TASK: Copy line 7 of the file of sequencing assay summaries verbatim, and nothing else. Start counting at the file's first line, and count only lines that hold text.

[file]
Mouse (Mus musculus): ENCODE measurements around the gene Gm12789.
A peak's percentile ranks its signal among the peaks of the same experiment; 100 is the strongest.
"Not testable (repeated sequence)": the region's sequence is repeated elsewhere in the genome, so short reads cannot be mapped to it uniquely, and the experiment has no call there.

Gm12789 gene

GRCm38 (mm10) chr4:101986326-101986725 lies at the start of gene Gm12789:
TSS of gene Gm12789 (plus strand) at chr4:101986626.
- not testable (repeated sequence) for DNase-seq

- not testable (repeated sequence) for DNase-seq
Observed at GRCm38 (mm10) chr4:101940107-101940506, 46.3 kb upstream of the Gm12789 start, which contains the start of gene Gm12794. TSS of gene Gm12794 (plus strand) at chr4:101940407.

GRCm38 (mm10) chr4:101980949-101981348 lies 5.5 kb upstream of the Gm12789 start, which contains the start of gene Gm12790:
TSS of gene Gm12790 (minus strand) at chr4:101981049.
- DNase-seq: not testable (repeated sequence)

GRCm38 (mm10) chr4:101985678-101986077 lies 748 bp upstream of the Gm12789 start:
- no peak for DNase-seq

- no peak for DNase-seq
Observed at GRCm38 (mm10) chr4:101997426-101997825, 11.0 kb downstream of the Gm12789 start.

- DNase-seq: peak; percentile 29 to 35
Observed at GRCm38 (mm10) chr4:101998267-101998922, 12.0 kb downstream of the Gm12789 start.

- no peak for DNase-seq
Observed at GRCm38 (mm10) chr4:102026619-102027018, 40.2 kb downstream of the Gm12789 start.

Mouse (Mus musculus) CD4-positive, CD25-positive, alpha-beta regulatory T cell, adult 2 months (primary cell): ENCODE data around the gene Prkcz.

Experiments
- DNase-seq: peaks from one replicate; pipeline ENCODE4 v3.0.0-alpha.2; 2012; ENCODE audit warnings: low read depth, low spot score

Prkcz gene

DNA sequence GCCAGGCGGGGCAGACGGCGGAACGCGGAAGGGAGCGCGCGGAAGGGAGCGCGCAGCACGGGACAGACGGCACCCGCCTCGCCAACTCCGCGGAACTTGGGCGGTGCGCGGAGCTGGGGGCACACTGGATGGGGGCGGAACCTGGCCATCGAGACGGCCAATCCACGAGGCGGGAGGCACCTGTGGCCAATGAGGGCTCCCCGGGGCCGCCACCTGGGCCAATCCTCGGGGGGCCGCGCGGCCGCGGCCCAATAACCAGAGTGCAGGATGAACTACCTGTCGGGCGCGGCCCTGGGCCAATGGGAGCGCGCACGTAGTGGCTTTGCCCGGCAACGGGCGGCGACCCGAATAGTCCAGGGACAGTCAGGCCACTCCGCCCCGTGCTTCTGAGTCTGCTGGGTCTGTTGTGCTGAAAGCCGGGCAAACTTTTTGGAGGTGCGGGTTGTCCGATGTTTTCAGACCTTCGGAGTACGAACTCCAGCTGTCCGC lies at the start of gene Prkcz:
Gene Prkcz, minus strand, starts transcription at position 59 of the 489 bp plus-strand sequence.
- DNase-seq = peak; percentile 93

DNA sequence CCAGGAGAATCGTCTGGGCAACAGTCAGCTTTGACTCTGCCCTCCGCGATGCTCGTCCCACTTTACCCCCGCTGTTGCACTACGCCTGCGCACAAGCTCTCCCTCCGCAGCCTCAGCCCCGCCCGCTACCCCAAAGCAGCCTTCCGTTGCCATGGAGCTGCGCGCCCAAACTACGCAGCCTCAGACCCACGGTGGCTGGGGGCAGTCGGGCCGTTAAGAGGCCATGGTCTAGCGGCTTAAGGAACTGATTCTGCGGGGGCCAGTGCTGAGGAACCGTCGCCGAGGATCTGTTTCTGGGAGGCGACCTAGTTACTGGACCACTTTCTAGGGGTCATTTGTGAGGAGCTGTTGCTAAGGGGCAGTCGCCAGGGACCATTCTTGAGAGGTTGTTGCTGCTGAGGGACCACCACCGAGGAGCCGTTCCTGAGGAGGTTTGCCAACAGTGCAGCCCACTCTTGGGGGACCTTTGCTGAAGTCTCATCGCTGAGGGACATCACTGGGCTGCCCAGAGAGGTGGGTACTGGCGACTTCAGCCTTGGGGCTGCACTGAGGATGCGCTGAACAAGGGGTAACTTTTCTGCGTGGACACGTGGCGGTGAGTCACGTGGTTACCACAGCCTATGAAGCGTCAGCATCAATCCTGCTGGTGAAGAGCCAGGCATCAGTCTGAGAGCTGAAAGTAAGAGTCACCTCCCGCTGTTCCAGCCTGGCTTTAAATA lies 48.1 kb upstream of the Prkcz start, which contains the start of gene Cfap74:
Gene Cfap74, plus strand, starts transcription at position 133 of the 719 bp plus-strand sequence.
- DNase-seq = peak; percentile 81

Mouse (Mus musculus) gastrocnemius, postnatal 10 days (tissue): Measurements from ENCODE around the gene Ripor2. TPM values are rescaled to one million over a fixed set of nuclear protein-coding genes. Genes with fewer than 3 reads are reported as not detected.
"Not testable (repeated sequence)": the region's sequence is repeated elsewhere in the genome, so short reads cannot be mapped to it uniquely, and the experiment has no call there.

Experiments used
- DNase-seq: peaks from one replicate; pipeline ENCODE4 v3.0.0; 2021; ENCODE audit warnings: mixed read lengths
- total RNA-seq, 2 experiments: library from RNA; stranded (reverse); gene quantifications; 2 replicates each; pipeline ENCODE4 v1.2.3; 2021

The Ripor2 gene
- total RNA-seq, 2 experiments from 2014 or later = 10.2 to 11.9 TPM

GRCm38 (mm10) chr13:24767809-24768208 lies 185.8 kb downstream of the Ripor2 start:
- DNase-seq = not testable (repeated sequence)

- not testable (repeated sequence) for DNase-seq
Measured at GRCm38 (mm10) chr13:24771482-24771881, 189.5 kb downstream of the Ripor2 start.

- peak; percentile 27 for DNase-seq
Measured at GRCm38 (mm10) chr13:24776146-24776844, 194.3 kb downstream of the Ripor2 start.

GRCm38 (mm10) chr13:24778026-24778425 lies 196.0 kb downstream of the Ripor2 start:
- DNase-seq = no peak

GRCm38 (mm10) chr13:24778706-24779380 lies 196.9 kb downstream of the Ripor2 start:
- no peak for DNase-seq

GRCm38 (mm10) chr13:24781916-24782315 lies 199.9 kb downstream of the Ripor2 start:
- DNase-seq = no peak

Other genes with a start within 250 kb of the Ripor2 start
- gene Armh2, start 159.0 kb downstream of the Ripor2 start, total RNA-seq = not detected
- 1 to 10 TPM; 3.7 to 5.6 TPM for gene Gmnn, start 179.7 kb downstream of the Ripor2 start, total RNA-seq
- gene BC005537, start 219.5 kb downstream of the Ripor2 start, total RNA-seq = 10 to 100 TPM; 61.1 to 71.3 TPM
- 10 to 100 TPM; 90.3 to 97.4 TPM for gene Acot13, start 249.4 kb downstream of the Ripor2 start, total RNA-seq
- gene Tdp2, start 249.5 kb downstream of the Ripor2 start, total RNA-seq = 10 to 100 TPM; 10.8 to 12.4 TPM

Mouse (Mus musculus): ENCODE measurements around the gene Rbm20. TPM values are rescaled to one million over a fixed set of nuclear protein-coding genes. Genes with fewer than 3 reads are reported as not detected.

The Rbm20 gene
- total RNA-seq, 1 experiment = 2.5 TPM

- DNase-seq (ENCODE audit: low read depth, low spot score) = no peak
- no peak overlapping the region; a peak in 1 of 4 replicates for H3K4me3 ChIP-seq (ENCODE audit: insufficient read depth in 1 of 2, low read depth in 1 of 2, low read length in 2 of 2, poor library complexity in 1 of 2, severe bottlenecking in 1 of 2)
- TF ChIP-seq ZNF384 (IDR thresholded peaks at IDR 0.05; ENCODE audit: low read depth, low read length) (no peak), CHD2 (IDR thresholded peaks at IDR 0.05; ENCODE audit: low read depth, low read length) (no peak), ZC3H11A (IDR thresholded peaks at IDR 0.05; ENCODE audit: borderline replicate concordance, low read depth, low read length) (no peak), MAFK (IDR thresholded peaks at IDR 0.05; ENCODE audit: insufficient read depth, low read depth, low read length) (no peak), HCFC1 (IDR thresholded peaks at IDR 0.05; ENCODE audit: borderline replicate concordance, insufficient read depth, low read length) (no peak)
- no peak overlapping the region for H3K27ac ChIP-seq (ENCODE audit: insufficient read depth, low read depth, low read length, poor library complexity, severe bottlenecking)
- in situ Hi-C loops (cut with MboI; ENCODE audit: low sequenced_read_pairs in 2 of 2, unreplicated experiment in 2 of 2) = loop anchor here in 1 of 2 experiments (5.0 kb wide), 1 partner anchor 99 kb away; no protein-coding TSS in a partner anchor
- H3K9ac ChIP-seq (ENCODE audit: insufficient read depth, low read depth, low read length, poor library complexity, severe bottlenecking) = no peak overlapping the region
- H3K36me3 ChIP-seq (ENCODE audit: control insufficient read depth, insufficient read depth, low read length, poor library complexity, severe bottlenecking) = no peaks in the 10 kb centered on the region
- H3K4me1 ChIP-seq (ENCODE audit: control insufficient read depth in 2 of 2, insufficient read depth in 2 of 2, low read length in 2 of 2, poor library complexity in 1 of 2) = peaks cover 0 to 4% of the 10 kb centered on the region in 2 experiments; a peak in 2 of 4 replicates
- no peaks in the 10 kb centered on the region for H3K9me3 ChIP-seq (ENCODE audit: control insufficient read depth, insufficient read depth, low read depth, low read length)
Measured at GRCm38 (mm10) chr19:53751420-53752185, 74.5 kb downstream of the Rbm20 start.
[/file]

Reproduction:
- not testable (repeated sequence) for DNase-seq